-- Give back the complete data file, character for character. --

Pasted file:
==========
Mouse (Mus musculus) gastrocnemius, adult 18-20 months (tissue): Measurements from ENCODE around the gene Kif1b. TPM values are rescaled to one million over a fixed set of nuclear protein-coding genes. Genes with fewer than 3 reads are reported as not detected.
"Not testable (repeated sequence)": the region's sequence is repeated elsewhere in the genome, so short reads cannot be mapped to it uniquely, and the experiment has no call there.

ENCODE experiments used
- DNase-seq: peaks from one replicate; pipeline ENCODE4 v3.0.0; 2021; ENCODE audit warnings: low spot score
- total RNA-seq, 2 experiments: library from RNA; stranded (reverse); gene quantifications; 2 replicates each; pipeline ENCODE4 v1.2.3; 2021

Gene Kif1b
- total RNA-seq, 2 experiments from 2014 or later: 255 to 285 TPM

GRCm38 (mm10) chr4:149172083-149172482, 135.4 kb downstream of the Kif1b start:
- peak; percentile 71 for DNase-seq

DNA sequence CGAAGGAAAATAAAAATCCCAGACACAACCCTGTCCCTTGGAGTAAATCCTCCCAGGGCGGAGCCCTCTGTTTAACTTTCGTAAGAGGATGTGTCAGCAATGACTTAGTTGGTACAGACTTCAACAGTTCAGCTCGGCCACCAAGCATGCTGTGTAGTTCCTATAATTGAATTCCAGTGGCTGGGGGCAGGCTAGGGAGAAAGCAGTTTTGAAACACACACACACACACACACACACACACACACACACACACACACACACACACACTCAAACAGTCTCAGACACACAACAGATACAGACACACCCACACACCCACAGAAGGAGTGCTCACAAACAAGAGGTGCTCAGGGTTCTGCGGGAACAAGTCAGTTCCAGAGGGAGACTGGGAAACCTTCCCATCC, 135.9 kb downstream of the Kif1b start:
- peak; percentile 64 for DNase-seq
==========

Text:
Mouse (Mus musculus) gastrocnemius, adult 18-20 months (tissue): Measurements from ENCODE around the gene Kif1b. TPM values are rescaled to one million over a fixed set of nuclear protein-coding genes. Genes with fewer than 3 reads are reported as not detected.
"Not testable (repeated sequence)": the region's sequence is repeated elsewhere in the genome, so short reads cannot be mapped to it uniquely, and the experiment has no call there.

ENCODE experiments used
- DNase-seq: peaks from one replicate; pipeline ENCODE4 v3.0.0; 2021; ENCODE audit warnings: low spot score
- total RNA-seq, 2 experiments: library from RNA; stranded (reverse); gene quantifications; 2 replicates each; pipeline ENCODE4 v1.2.3; 2021

Gene Kif1b
- total RNA-seq, 2 experiments from 2014 or later: 255 to 285 TPM

GRCm38 (mm10) chr4:149172083-149172482, 135.4 kb downstream of the Kif1b start:
- peak; percentile 71 for DNase-seq

DNA sequence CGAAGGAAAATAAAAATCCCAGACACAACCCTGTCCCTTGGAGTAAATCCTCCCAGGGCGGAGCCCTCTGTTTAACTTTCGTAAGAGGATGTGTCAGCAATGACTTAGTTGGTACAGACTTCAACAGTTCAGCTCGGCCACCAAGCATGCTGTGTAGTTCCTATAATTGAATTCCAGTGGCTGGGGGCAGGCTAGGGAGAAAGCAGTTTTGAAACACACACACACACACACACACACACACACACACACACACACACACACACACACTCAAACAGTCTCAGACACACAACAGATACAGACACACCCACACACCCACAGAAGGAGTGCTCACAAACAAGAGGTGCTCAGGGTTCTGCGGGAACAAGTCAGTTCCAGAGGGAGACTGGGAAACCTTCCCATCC, 135.9 kb downstream of the Kif1b start:
- peak; percentile 64 for DNase-seq